The evidence is plentiful to demonstrate dual-language immersion programs lead to superior academic achievement, promote multilingualism and encourage multicultural understanding. These benefits cross linguistic, cultural and socioeconomic student identities — an imperative given the current political, economic and social climate.
The benefits are experienced by emergent multilingual students who are English learners, and by English first-language students acquiring an additional language.
We established the Community Workgroup on English Language Learners in 2021 to organize and advocate with immigrant students, their families and their teachers in Maryland schools. Our grassroots, unstaffed coalition doesn’t have a budget, but what we lack in material resources, we more than make up for in ganas (desire), chutzpah and passion.
We are writing to voice our disappointment in the unwillingness of the General Assembly this past session to empower immigrant students. We are compelled by the urgency of the moment to blaze a path forward with the determined optimism of our students and their families. We are aware the empowerment agendas of grassroots coalitions such as ours do not turn into laws in a year or even two.
What we can do now is lay out short-term opportunities for the 2024 General Assembly session. We are also putting forward a medium-term education policy vision based on the desires and aspirations of hundreds of educators and immigrant families across Maryland. They filled out our multilingual surveys in 2021, participated in a listening session we co-hosted with Maryland State Department of Education leaders with live interpretation in 2022 and turned out in force for our Annapolis advocacy night in 2023.
A prime opportunity for the 2024 General Assembly session is a revised and reintroduced version of HB1098, the Multilingualism is an Asset Act of 2023. Passage of this bill would have important implications for how Maryland educates multilingual English learners. It would revise the state’s education funding formula to ensure that the learning of those students gets more support. Further, it would set aside $10 million in grant funding for districts to develop dual-language immersion programs throughout the state.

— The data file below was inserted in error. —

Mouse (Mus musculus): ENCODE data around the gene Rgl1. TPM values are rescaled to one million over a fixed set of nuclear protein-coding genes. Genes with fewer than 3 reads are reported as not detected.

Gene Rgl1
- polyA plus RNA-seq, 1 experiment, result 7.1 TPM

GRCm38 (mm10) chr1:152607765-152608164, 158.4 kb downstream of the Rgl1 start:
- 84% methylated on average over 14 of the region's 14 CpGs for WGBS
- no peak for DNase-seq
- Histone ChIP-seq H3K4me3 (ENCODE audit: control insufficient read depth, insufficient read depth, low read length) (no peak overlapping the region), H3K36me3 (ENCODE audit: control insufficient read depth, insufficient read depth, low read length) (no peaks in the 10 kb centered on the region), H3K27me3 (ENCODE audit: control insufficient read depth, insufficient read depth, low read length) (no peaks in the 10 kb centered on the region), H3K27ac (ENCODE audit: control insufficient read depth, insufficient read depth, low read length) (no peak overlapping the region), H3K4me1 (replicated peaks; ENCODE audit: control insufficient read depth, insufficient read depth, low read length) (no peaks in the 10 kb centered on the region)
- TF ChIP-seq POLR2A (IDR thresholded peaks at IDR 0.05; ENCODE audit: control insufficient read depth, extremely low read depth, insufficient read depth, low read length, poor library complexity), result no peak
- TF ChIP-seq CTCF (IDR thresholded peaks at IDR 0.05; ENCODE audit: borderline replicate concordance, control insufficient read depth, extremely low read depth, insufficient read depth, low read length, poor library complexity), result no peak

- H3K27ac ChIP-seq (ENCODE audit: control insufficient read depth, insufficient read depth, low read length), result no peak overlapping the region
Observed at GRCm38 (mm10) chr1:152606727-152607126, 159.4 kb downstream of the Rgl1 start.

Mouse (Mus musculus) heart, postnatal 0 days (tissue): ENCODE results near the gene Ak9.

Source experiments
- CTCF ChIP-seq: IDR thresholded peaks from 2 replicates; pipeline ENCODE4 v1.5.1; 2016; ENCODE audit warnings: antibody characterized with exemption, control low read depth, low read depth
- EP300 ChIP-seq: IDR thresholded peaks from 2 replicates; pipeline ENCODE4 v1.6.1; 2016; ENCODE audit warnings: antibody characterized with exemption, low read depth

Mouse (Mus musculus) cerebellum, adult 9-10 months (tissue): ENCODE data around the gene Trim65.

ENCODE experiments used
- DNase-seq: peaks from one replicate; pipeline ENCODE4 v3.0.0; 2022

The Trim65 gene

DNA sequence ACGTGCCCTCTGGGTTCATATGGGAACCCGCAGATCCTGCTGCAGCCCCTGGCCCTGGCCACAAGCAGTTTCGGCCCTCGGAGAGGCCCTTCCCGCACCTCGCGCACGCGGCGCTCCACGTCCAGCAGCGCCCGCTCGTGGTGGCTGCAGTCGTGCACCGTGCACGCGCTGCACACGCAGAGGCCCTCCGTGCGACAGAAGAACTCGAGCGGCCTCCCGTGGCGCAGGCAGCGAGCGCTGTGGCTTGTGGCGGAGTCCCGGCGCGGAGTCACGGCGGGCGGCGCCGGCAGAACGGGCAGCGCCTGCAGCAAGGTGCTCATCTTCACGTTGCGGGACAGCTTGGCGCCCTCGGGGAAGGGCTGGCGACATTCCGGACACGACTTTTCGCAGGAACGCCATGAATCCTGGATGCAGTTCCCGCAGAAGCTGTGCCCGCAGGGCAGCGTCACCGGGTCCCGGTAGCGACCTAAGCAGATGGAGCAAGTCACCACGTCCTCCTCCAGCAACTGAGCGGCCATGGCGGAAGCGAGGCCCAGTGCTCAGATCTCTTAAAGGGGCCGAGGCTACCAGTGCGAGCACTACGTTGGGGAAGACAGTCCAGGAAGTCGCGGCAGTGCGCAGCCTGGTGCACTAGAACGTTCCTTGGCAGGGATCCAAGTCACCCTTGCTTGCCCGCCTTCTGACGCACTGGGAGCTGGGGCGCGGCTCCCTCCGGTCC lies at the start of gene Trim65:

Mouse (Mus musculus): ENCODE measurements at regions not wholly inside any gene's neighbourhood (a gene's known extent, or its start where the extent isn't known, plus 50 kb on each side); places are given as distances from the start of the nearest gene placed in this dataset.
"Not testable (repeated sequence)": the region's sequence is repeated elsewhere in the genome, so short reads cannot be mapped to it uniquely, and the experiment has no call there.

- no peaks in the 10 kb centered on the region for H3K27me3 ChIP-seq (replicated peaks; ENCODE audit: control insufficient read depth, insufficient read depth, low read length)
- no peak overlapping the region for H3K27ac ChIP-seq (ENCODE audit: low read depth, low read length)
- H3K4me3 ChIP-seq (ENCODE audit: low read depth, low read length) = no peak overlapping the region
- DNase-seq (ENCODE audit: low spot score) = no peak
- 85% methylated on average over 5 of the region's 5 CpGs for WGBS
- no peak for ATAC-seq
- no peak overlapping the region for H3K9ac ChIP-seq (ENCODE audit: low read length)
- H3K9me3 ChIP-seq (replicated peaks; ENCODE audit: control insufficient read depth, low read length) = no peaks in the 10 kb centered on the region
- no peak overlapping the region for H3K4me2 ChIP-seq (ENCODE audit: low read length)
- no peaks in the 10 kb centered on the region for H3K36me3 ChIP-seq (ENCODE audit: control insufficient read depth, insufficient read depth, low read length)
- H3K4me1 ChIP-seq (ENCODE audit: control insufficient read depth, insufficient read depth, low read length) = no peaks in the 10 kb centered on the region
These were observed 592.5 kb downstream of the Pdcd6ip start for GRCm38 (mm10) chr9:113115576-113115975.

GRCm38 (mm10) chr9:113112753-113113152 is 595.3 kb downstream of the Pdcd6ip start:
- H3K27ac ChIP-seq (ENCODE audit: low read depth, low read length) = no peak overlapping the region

Community WELL’s medium-term vision is outlined in a draft policy paper we published. Our recommendations are:
- Maximize accuracy, collaboration, transparency, time-efficiency and opportunity when assessing language development of multilingual English learners.
- Enhance resources for newcomer students, especially older multilingual English learners.
- Center culturally relevant and responsive teaching, as well as mental health services and other school-related programming.
- Take an asset-based approach to the classification of multilingual English learners for accountability purposes, including those who have been reclassified, whose parents have refused services for them and who are classified as “long-term English learners.”
- Correct a flawed system of misplacement for students with intersecting language and disability identities, and ensure students in these programs and their families receive the resources that are legally guaranteed to them but are often too slow to materialize. This is in large part because these accessibility requirements are often underfunded or unfunded mandates.
- Ensure authentic community engagement, well-funded public adult education and timely school-home communication.
- Fund adequate school staffing levels and programming.
- Build equitable pathways to higher education and careers.
These eight medium-term priorities for state and local decision-makers spring from input from hundreds of the Marylanders most directly affected by the strengths and inequities of Maryland schools. The draft is a living document you can contribute to by emailing us (email@example.com, firstname.lastname@example.org) or commenting on it before we release the final version.
These policies would significantly benefit the lives of our kids. For example, a sixth-grade student arrived from Central America at the beginning of the school year. At first, he was so happy to be in school and would participate with the few English words and phrases he knew. But as time passed, teachers noticed his positive demeanor diminished; he would not even accept help.
His teachers asked him what was going on. He said, “Me siento muy frustrado porque no entiendo nada” (“I feel so frustrated because I don’t understand anything.”) His teacher’s heart broke. No matter how much the teachers tried to make class accessible and engaging, they were not allowed to provide the foundational Spanish literacy instruction needed for him and thousands of Maryland students like him to succeed. Enacting HB1098′s dual-language school funding provision and Community WELL’s proposals would systemically address this inequity.
Moving forward together, decision-makers must adopt a bottom-up agenda informed by the experiences of immigrant families and educators across our state. Building this coalition is not just ethical and equitable — it is pragmatic, and prudent. To leave no one behind, we must ensure the path forward is chosen collectively.
Carlos Orbe, Jr. is the public affairs and communications specialist for Maryland Latinos Unidos and lives in Montgomery County. Ellen O’Neill is a founding board member of The Reading League Maryland and executive director of Atlantic Seaboard Dyslexia Education Center, and lives in College Park. Yanna Isel Otero Asmar is a teacher of English to speakers of other languages at a middle school in the Baltimore region. Owen Silverman Andrews is an instructional specialist of English language learning at a Baltimore-area community college and is pursuing a doctorate in education at the University of Virginia.